When You Eat is as Important as What You Eat

eating food fridge girl

By Julie Fidler | Natural Society

The body seems to run like a well-oiled machine when people listen to their internal clocks. For example, the body “prefers” sleeping at night instead of during the day, and working during the day instead of at night.

The same is true when it comes to eating patterns, say researchers. When a person eats may be just as important as when they sleep.

Research published recently (June 2016) in Proceedings of the Nutrition Society examines different eating habits and reviews several dietary studies.

Eating Can Influence Your Internal Clock

The body’s metabolic processes follow a circadian pattern, including appetite, digestion, and the breaking down of fat, cholesterol, and glucose. To put this in simple terms, it means that food intake can influence the body’s internal clock, particularly in the liver and intestines.

The researchers who reviewed the studies were from King’s College London, Newcastle University, the University of Surrey, and the Nestlé Research Centre. They say that studies have shown a greater risk of cardiovascular disease, cancer, and metabolic syndrome in shift workers because they are unable to live by their body clock.

Earlier this month, a study published in the American Heart Association’s journal Hypertension independently showed that shift workers and people who are chronically sleep-deprived have an increased risk of heart disease.

One of the studies reviewed by the researchers comes from the International Journal of Obesity. The researchers found that eating meals in an irregular pattern instead of following the body’s internal clock can increase the risk of type 2 diabetes, high blood pressure, and obesity.

That particular study involved 1,768 people who participated in the National Survey of Health and Development. Participants reported their breakfast, lunch, dinner, and snack consumption for 5 days. Researchers adjusted the data for factors of gender, marital status, socioeconomic status, physical activity levels, and smoking.

The findings showed that eating at irregular times can affect the body’s internal clock, or circadian rhythm. Metabolism, digestion, and other body processes follow this natural clock, which is constantly influenced by food consumption. [1]

Eating 6 Meals a Day? Or 3?

Many people have adopted a lifestyle that includes eating smaller, but more frequent meals – a habit that is touted by many fad diets. But some studies have shown that eating more than three meals a day encourages obesity.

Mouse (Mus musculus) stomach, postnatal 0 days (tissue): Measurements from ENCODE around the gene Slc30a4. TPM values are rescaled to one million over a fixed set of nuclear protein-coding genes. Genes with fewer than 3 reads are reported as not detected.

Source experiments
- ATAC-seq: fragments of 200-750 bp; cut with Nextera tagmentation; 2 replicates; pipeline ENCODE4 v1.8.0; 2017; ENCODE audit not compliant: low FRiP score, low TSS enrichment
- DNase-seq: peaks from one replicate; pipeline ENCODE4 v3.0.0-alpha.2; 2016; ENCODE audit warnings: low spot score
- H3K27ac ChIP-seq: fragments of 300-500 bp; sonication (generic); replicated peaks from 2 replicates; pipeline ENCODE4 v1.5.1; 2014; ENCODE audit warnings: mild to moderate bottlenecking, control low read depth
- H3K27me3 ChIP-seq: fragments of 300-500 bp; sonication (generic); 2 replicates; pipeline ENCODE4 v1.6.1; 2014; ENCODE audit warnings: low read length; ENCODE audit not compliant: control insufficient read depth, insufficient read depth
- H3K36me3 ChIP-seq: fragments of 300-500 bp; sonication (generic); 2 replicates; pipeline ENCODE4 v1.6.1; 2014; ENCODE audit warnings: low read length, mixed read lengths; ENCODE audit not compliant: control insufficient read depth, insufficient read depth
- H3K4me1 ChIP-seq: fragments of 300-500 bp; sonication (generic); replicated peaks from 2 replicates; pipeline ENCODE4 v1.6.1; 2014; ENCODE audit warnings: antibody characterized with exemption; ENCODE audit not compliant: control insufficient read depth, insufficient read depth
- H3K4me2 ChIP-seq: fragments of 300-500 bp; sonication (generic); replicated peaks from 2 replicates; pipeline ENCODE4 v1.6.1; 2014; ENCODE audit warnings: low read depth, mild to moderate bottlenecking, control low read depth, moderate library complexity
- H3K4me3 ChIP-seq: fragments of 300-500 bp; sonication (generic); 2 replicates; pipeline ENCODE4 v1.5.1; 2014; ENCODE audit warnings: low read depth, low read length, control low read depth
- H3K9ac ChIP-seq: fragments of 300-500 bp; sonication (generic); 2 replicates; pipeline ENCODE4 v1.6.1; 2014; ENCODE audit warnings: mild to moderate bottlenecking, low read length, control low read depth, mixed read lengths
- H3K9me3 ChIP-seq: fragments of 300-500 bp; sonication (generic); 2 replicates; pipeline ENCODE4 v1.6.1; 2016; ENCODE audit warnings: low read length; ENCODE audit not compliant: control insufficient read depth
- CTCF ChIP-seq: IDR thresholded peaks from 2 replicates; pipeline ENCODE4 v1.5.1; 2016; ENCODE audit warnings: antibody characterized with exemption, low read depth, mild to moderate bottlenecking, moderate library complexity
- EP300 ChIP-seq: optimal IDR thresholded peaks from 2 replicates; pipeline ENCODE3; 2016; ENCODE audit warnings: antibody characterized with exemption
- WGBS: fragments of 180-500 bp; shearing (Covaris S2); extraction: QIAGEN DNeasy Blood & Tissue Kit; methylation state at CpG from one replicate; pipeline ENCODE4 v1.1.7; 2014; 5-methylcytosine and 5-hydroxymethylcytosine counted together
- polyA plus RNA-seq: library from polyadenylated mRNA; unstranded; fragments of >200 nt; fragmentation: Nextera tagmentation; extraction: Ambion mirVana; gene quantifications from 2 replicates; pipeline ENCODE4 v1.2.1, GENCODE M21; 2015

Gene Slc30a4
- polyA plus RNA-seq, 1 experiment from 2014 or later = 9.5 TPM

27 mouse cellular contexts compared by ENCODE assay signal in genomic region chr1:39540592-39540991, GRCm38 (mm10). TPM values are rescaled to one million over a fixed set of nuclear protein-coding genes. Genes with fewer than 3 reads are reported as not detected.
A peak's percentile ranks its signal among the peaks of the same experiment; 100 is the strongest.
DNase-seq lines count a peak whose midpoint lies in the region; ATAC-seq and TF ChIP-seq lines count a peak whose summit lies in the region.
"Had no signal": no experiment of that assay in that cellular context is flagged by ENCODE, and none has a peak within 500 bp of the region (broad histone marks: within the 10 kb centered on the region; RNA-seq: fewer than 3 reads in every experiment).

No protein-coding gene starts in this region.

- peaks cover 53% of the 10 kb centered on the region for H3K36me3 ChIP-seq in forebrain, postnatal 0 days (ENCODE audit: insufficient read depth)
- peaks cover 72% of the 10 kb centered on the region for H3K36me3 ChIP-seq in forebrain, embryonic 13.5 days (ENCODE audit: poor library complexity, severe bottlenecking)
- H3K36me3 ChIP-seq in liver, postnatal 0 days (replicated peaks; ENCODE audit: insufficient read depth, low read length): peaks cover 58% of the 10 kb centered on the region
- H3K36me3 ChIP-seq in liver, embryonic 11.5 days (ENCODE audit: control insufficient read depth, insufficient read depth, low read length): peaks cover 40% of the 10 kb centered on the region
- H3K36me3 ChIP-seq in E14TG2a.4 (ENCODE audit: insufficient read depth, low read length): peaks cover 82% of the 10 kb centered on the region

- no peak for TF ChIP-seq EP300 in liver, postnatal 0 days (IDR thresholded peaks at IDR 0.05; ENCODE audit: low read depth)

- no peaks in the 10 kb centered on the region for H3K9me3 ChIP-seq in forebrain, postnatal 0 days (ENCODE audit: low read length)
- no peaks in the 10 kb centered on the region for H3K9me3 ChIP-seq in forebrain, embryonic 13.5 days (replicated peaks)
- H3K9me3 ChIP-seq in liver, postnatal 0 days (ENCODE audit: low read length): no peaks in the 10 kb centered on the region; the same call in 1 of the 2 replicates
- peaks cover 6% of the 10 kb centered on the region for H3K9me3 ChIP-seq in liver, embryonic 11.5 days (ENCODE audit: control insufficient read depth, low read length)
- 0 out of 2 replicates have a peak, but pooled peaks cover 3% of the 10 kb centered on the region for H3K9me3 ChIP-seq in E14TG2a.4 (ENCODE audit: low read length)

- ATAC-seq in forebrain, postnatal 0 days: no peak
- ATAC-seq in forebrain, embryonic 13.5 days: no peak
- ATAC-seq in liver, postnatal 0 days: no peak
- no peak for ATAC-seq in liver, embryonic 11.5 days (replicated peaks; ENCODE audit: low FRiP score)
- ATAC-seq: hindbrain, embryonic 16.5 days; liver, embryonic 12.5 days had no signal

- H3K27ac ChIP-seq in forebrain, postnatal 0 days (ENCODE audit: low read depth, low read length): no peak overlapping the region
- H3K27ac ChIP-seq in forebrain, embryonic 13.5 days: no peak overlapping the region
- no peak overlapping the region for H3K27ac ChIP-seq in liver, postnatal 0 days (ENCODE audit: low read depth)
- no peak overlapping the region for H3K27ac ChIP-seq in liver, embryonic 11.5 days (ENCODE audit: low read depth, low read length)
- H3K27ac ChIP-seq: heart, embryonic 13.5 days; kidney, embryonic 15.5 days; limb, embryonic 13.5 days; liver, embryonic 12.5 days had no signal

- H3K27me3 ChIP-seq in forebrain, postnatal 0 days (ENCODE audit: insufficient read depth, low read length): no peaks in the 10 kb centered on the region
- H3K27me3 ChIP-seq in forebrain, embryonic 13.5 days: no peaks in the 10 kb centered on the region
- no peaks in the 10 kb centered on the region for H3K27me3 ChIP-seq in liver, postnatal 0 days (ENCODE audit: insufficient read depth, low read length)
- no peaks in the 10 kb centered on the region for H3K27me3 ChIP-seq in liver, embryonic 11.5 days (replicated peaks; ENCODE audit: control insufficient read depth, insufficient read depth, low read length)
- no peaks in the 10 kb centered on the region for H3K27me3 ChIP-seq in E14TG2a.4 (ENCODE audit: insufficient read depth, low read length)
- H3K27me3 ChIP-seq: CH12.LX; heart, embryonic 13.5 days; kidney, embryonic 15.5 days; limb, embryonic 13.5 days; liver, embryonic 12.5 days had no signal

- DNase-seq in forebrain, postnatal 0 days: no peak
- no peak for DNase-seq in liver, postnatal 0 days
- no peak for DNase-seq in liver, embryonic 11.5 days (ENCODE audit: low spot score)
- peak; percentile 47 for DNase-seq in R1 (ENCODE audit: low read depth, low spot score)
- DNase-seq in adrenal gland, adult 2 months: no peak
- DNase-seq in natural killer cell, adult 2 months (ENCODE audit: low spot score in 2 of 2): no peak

The reviewers also looked at “social jet lag” as a potential contributing factor to irregular eating, weight gain, and metabolic syndrome.

“Social jet lag” is experienced by people, particularly those living in urban areas, who live by social activity clocks instead of their bodies’ internal clocks that signal hunger appropriately. Social activities involving eating vary from country to country.

Lunch is considered the most important meal of the day in places like France and the Mediterranean region, which reflects the importance of pleasurable and social eating.

The people we choose to dine with may also have an impact on health. This idea is supported in French households that traditionally eat together and follow a regular pattern of eating three meals a day.

In England, however, choice and convenience dictate food and dietary decisions. This apparently leads to eating more junk foods and skipping more meals.

Creating a Set Meal Schedule

In the end, the researchers found that a set meal schedule was beneficial. People whose caloric intake varied during the day – i.e., those who skipped breakfast and then ate more food later on – had a greater risk of weight gain and metabolic problems.

Dr. Gerda Pot, visiting lecturer at King’s College London, Diabetes and Nutritional Sciences Division, said:

“There seems to be some truth in the saying ‘eat breakfast like a king, lunch like a prince and dinner like a pauper’, however, this warrants further investigation.”

The reviewers are calling for additional research to look more deeply into the impact of “chrono-nutrition,” how time and nutrition affect the metabolic processes and public health.

The findings suggest that people could benefit from national dietary guidelines that focus not only on what should be eaten but also on when it is eaten.

Pot added:

“Whilst we have a much better understanding today of what we should be eating, we are still left with the question as to which meal should provide us with the most energy.

Although the evidence suggests that eating more calories later in the evening is associated with obesity, we are still far from understanding whether our energy intake should be distributed equally across the day or whether breakfast should contribute the greatest proportion of energy, followed by lunch and dinner.” [2]

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